“Some say the world will end in fire. Some say in ice. From what I’ve tasted of desire, I hold with those who favor fire. But if it had to perish twice, I think I know enough of hate to say that for destruction, ice is also great and would suffice.” ~ Robert Frost (Fire and Ice)
'Last Line 2' by Harper Fox begins with the story of Marina Griffin and Leo South to set up the gypsy prophesy involving their children: Michael South, John Griffin, and Quin Griffin – before it moves on to the present. The stage is set for world annihilation; somehow John and Michael with their superpowers are destined to stop it What they'd rather do is stay at home, on the farm with Quin, and stick their heads in the sand; but when their old boss, James Webb, gives them information of which they weren't aware, which shows them a way to save everyone and get some revenge in the process, they have to act.
Although John and Michael should be enjoying their retirement, they find it difficult to do. The people know what they did before and are looking to them for help as world events through climate change have developed to a critical point. Quin believes in a peaceful resolution, disarmament as a show of good faith instead of aggression. He inadvertently begins a peaceful movement and soon has many followers. According to prophesy, Quin is the fifth child, the one who is to unite them all and bring peace. Quin is not sure how that is to be accomplished, but he trusts his conviction and believes he will be shown the way.
Michael and John return to their hotel room after their meeting with James Webb for their last time being together before embarking on what could very well be a suicide mission. With Michael's command of fire and John's of water, they must defeat Oriel who controls earth and Anzhel who controls air or the world will end. Both men have dreamed about these confrontations and know exactly where to go. Michael slips away from John and heads to the radiation infested tunnels where Oriel is waiting. He hopes by going without John, he will keep him safe, but John knows where Michael is going and why he's going alone. John heads to the place he's dreamed of and encounters Anzhel. Even thought Anzhel tries to disguise himself, John recognizes him. Instead of trying to engage him in mortal combat, John attempts to enlist his help with whatever means he needs to use. Eventually, Anzhel reveals the secret; in the wrong hands, it could mean the end of times.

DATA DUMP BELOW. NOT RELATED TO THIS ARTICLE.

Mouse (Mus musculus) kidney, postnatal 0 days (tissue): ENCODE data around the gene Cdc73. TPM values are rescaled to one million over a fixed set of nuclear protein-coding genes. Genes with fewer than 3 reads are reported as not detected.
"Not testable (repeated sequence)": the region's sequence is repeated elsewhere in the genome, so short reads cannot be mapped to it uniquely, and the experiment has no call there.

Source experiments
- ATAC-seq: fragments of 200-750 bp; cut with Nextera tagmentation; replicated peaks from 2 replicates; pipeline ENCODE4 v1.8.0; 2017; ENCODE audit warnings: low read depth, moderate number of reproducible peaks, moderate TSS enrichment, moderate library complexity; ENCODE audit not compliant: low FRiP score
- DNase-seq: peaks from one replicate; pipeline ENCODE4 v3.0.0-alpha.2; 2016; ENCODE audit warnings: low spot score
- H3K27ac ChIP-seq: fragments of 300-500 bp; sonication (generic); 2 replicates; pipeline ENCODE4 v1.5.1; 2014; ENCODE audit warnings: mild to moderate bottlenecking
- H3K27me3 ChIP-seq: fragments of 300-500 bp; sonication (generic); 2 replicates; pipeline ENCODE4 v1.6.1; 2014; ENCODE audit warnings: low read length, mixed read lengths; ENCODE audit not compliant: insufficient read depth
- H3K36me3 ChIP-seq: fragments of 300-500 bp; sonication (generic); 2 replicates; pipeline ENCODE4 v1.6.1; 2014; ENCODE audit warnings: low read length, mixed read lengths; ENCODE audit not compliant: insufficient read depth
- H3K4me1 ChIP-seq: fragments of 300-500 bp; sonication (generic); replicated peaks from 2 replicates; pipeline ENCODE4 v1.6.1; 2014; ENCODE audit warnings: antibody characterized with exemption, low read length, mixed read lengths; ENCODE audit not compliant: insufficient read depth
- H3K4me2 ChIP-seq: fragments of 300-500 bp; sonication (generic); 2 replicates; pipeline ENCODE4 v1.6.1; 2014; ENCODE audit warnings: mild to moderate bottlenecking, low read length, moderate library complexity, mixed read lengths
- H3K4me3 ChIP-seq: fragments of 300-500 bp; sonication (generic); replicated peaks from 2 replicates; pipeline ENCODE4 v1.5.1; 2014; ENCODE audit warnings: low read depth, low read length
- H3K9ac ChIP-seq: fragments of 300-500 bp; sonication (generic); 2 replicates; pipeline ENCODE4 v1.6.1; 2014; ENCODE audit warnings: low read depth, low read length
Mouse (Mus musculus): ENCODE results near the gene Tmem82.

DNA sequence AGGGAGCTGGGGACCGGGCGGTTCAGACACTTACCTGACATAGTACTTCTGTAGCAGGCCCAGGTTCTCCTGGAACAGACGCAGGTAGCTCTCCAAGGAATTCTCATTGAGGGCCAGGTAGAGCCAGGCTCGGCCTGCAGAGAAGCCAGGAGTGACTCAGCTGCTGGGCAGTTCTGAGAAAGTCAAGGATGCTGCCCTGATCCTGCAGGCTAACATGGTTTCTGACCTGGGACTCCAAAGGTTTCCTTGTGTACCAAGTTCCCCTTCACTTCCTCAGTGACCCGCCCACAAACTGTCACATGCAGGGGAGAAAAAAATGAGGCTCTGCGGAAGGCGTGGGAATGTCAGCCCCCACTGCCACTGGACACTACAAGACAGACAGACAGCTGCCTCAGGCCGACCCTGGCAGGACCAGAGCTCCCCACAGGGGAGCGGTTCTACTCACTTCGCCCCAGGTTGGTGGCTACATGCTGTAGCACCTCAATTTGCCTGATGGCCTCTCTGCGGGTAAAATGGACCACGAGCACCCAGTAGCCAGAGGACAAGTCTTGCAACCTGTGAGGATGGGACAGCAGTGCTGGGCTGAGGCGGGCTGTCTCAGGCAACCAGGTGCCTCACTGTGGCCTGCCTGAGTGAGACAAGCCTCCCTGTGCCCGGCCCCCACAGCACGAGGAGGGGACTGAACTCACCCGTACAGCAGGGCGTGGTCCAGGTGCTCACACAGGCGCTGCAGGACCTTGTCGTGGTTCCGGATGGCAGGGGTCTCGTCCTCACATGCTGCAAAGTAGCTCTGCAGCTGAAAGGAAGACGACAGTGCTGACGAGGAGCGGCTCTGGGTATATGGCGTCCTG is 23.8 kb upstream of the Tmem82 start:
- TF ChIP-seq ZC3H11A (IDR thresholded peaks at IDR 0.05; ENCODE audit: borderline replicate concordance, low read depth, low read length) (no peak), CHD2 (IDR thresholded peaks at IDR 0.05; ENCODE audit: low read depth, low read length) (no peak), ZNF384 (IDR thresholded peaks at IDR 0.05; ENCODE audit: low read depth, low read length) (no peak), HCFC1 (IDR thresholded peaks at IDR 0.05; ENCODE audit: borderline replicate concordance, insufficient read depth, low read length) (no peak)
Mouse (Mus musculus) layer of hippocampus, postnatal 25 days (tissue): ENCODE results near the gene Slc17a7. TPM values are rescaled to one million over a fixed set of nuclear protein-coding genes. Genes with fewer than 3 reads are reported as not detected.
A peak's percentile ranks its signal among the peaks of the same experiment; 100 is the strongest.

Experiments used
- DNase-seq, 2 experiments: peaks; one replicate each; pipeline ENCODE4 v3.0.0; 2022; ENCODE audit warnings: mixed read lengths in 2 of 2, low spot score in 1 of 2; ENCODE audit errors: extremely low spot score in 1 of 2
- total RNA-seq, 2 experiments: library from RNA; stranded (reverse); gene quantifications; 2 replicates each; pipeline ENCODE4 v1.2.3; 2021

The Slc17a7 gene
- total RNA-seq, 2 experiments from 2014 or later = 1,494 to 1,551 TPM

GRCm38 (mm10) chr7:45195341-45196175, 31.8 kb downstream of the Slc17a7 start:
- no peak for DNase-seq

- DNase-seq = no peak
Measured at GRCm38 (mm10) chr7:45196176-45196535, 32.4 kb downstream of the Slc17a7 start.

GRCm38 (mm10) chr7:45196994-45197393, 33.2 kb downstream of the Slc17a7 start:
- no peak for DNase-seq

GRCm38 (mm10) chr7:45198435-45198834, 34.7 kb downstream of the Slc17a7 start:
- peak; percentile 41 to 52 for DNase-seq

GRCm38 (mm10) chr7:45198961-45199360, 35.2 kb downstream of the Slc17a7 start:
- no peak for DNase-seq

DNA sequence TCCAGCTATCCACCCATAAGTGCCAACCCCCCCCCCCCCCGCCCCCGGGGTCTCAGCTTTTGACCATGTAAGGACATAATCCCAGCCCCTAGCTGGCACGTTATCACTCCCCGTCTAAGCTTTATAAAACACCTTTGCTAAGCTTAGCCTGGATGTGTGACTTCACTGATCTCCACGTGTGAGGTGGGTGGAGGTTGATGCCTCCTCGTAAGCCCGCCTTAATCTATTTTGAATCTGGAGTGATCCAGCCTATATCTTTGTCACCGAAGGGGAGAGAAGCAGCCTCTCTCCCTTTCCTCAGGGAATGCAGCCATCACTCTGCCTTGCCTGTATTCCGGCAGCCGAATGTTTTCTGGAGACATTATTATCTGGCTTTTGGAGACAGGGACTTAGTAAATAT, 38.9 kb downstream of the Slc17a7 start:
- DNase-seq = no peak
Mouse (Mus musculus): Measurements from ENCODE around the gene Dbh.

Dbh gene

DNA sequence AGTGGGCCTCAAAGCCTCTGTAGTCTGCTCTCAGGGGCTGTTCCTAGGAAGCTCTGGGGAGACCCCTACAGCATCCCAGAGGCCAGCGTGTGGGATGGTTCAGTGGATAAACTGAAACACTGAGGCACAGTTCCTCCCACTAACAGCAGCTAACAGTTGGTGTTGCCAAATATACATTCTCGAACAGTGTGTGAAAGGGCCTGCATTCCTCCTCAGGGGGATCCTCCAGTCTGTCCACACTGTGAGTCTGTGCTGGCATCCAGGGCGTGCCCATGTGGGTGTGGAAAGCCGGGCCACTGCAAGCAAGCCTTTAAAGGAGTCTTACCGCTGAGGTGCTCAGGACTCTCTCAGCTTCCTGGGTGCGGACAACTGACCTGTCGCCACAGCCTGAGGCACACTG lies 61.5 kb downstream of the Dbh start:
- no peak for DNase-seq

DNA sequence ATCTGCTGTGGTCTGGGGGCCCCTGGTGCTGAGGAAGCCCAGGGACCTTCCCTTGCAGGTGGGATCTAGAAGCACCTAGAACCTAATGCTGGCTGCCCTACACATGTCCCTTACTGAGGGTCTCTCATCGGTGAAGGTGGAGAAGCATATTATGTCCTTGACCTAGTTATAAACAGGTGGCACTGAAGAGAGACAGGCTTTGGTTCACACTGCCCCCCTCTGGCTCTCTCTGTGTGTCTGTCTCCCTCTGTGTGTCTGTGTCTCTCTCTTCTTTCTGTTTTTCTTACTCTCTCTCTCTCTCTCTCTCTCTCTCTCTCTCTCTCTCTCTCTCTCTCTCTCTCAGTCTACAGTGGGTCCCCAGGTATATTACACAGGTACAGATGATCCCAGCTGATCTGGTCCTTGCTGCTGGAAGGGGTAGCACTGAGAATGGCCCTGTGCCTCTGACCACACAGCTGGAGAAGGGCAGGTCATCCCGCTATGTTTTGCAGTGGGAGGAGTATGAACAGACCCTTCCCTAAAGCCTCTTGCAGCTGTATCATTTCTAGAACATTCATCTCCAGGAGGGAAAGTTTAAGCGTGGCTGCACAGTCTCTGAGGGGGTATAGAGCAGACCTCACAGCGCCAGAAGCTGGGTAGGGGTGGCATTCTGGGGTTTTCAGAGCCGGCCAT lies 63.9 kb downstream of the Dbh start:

In this powerful book, Harper uses theosophies and theologies taken from various secular, religious, and cult sources; mixing and matching them to create the needed impact. The use of the four corners, directions, north, south, east and west, and the elements of earth, fire, water, and air are the most recognizable. There are other ancient beliefs and ideologies thrown in which are familiar to me, but I won't even attempt to enumerate, much less explain them. Harper's outstanding characters; her 'way with words'; and the plethora of emotions her writing invokes, makes the experience of reading it well worth the effort. This book can't be read alone. It's important to read 'Last Line', the first book in the series, beforehand in order to understand what's going on. If you are looking for a light read, this is not it, but if you like an intricate, fast-paced story with excitement, adventure, intrigue, good versus evil, saving the world, and a happy ending, then this book may be for you. Thanks, Harper, for the dramatic conclusion to a whirlwind of a story.